9 dead, 5 hurt in collapse of bridge in Colombia

At least nine construction workers were killed and five injured when a partially-constructed bridge collapsed in central Colombia on Monday, an official from the disaster response agency said......»»

Category: newsSource:  interaksyonRelated NewsJan 16th, 2018

Mandaluyong police chief, 10 others relieved of post after shooting that left 2 civilians dead

The newly designated police chief of Mandaluyong City was administratively relieved of his post pending investigation of the Thursday night mistaken shooting by cops of an AUV bearing six construction workers rushing a wounded woman to hospital, the NCRPO director, Gen. Oscar Albayalde said on Friday......»»

Category: newsSource:  interaksyonRelated NewsDec 29th, 2017

WW2 bomb prompts evacuation of Cebu IT Park employees

CEBU CITY---Workers in seven IT park buildings and residents near the area were evacuated when a vintage bomb was extracted. The bomb was found in a construction site at the Cebu IT Park in Barangay Apas, Cebu City. Employees from Teleperformance, Skyrise 1 and 2, CJRS, Ebloc Tower 1, Ebloc Tower 4, Avida Towers Riala, and Avida Towers Cebu had to evacuate their buildings while experts from the Explosive Ordnance Disposal Unit extracted the World War II 1,000-pound bomb. Chief Inspector Clark Arriola said about 10,000 employees were asked to evacuate. The removal of the bomb began at 3 a.m. and ended around 6:30 a.m. The bomb was then transported to Carmon Copper, a mining...Keep on reading: WW2 bomb prompts evacuation of Cebu IT Park employees.....»»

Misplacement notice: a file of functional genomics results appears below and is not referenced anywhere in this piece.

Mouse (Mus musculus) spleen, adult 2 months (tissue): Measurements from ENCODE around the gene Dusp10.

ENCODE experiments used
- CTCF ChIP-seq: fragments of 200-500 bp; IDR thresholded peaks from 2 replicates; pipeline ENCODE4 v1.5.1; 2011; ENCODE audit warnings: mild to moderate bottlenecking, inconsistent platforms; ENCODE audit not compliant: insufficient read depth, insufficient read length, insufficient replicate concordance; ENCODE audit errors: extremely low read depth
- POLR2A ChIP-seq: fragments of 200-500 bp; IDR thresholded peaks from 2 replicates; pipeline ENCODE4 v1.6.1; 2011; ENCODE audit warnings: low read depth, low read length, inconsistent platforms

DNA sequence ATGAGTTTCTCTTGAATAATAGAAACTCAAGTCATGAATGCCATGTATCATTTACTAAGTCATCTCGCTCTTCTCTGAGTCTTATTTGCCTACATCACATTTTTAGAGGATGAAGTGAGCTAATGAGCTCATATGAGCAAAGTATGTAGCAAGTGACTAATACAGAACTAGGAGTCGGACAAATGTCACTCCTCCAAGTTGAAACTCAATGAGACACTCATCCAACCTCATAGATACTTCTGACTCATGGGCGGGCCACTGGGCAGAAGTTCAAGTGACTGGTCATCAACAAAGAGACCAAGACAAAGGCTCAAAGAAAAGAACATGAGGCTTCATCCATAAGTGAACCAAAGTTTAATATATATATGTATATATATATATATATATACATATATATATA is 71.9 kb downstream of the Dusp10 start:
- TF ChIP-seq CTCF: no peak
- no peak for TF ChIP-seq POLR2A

Category: newsSource:  inquirerRelated NewsDec 20th, 2017

Cebu IT Park buildings evacuated due to vintage bomb

CEBU CITY - At least eight buildings inside the Cebu IT Park were ordered evacuated Monday night, December 18, after construction workers found a vintage bomb at a nearby construction site. The Cebu IT Park is where most of the city's business process outsourcing companies are located, with more than ........»»

Category: newsSource:  rapplerRelated NewsDec 18th, 2017

As Olympics near, South Korea agonizes over post-Games costs